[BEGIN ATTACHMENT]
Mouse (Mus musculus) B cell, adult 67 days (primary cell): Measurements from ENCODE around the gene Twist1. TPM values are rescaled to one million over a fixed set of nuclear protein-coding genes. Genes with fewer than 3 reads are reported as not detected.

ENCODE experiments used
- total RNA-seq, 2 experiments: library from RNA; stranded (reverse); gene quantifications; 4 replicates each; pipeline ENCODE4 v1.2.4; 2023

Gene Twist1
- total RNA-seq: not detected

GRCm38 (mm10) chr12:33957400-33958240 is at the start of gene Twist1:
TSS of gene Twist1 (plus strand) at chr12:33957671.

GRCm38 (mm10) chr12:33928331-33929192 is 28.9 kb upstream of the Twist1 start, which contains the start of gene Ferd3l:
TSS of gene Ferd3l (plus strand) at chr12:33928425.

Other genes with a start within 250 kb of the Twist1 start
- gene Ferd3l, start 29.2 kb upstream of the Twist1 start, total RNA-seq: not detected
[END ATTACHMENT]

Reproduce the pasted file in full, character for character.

Mouse (Mus musculus) B cell, adult 67 days (primary cell): Measurements from ENCODE around the gene Twist1. TPM values are rescaled to one million over a fixed set of nuclear protein-coding genes. Genes with fewer than 3 reads are reported as not detected.

ENCODE experiments used
- total RNA-seq, 2 experiments: library from RNA; stranded (reverse); gene quantifications; 4 replicates each; pipeline ENCODE4 v1.2.4; 2023

Gene Twist1
- total RNA-seq: not detected

GRCm38 (mm10) chr12:33957400-33958240 is at the start of gene Twist1:
TSS of gene Twist1 (plus strand) at chr12:33957671.

GRCm38 (mm10) chr12:33928331-33929192 is 28.9 kb upstream of the Twist1 start, which contains the start of gene Ferd3l:
TSS of gene Ferd3l (plus strand) at chr12:33928425.

Other genes with a start within 250 kb of the Twist1 start
- gene Ferd3l, start 29.2 kb upstream of the Twist1 start, total RNA-seq: not detected